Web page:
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Thread: Alphabet Soup -- Regional Languages Discussion.

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    Alphabet Soup -- Regional Languages Discussion.

    All discussion/questions pertaining to regional languages that don't deserve their own threads, or are causing another thread to veer off course, go here.

    F. ex. language comparisons, etymologies, general wordlists, etc. Since this is a Hindi subforum, moderated by 2 non-Hindi-speakers, I'm going to go ahead and say anything non-Hindustani related should start out in this thread. Perhaps we will make separate dedicated stickied threads for languages/topics that are generating lots of discussion.
    Last edited by khanabadoshi; 02-17-2018 at 04:36 AM.
    “Chahar chez est tohfay Multan, Gard-o- Garma, Gada-o- Goristan”.

    Four things are the gift of Multan: Dusty winds, hot seasons, beggars and graveyards.




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    What's the interest level in having an actual Bengali language thread on here? Like with writing in Bengali script as well. I'm just saying since we do have a sizeable number of Bengalis on here although I'm not sure how many are Bengali reading/writing capable. I'd love to at least be able to bring in articles from banglapedia for discussion on anthropological subjects in the Bengali language, and if we can, over time, maybe even delve into genetic subjects also in Bengali. Not sure how possible latter is. The desire stems from graduating our languages from just a humanities level to actually scientifically/technologically capable. While we are amateurs both in the language as well as in the science, it may attract the right crowds over.

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    ^^ I say go for it. Just start one, people will come. People will increase their literacy in the language if there is a space for it here. It will be good to have a place for those interested to practice, learn, teach, etc. It's hard to practice reading/writing for those who are in the diaspora. I think it's really good idea.
    I will sticky all language-specific threads so that they stay on the top of the subforum.
    “Chahar chez est tohfay Multan, Gard-o- Garma, Gada-o- Goristan”.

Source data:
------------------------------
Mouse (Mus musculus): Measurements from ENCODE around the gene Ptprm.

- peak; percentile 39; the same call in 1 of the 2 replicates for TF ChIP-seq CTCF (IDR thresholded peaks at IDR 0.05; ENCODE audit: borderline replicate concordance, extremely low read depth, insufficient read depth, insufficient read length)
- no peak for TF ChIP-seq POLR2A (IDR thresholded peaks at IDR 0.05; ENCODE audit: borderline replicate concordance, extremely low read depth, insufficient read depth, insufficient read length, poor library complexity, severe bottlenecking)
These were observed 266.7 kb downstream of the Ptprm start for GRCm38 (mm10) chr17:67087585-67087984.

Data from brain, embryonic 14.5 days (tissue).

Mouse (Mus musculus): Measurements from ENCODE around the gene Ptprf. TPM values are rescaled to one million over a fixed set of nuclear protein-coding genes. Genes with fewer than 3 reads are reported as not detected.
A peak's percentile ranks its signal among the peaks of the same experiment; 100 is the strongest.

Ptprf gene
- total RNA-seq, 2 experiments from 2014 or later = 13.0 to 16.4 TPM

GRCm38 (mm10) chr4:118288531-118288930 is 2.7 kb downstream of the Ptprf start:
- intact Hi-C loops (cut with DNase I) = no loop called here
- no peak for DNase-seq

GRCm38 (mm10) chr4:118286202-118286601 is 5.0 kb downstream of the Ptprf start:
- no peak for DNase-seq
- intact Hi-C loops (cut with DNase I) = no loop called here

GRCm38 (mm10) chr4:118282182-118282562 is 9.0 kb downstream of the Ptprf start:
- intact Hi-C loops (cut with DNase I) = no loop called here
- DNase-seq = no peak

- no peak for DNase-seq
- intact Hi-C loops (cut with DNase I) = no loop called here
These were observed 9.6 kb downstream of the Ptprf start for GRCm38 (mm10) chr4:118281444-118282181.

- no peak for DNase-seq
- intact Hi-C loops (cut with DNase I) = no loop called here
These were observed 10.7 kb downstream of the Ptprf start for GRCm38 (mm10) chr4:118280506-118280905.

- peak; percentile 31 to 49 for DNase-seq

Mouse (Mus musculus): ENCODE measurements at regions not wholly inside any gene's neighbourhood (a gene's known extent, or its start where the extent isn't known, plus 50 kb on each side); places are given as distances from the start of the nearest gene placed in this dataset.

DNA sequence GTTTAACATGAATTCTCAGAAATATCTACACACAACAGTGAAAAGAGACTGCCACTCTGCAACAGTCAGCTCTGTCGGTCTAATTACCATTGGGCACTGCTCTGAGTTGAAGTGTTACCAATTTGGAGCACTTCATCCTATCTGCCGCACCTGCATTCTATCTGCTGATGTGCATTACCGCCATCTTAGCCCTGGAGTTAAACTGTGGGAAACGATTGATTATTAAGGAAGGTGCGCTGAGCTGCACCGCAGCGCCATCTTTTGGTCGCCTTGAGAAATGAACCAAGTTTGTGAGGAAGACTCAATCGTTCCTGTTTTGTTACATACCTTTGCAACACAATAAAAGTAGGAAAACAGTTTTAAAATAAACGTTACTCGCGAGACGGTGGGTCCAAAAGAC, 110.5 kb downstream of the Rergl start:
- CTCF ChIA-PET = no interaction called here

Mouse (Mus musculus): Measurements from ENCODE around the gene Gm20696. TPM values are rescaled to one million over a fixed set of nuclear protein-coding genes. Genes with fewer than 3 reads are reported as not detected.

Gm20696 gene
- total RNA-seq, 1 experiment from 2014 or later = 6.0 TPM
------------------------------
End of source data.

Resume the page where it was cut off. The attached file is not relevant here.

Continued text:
Four things are the gift of Multan: Dusty winds, hot seasons, beggars and graveyards.




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    Great idea redifflal.

    I must profess, my formal Bangla isn't particular good, let alone my literacy in written Bangla. Sylheti and that's a different matter!

    But it might be a useful way to learn, explore more about the language... There is actually much to talk about.

    Being British born, unfortunately I never did get the opportunity to receive any formal education in Bangla. Had to learn to read and write pretty much off my own back, and help from parents. The large variations between dialectal Bangla and shuddho Bangla doesn't help matters.
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    Quote Originally Posted by Reza View Post
    Great idea redifflal.

    I must profess, my formal Bangla isn't particular good, let alone my literacy in written Bangla. Sylheti and that's a different matter!

    But it might be a useful way to learn, explore more about the language... There is actually much to talk about.

    Being British born, unfortunately I never did get the opportunity to receive any formal education in Bangla. Had to learn to read and write pretty much off my own back, and help from parents. The large variations between dialectal Bangla and shuddho Bangla doesn't help matters.
    Reza I understand the struggle. I do believe and support both language positivity as well as dialect positivity. There are no hard fast rules that an internet Bengali conversation has to be in the standard dialect. Matter of fact I have noticed many Bangladeshi friends actually change the spelling while writing in Bangla as well online to match their pronunciation. E.g. most easy one is "I was eating". In standard it would be "aami khach-chhilam". It would be spelled "আমি খাচ্ছিলাম". Now in the shadhu bhasha this would be "aami khai-te-chhilam" or in Bengali letters "আমি খাইতেছিলাম". In Dhaka dialect I'd imagine this turns to "aami khai-ta-silam", and that is because what is chh in West Bengal becomes s in east. But what I'm noticing in social media is that users of these dialects are making the Bengali spelling to match the pronunciation as in "আমি খাইতাসিলাম". Now these aren't folks making a spelling mistake. It is done consciously. And I honestly support this. I think the Sylheti dialect turns the kh into h (which is also what Ahomiya language does), so you guys would say haitasilam or "হাইতাসিলাম".

    I actually have a theory on how these dialect pronunciation differences came about by geography, but there is literally no scholarship again on such items, at least not on the internet. My theory is from the little shadhu bhasha or the old Sanskrit-to-modern-Bangla continuum language that I do know for clues in certain words. Example the word for year in shadhu bhasha is বৎসর or baw-t-shore. In the standard dialect which is from West Bengal, this becomes বছর or baw-chhore. In Bangladesh this becomes pronounced as baw-sore but like I said many Bangladeshis on social media etc are spelling this consciously now to match their pronunciation as বসর. So the key I think is in the shadhu bhasha and then to track down how it evolved from there. This word for year and the word for fish (মৎস - মচ্ছ - মাছ or motsho from Sanskrit matsya to mochchho to maachh in the west while in east this also possibly gave way to maas?) is the basis for my theory that modern standard Bangla converts all the hard stopping t's followed by s into chh whereas in eastern dialects they went with making the t silent and kept the sh but also pronounced it as s which is technically the correct pronunciation anyway as far as the dental s being used.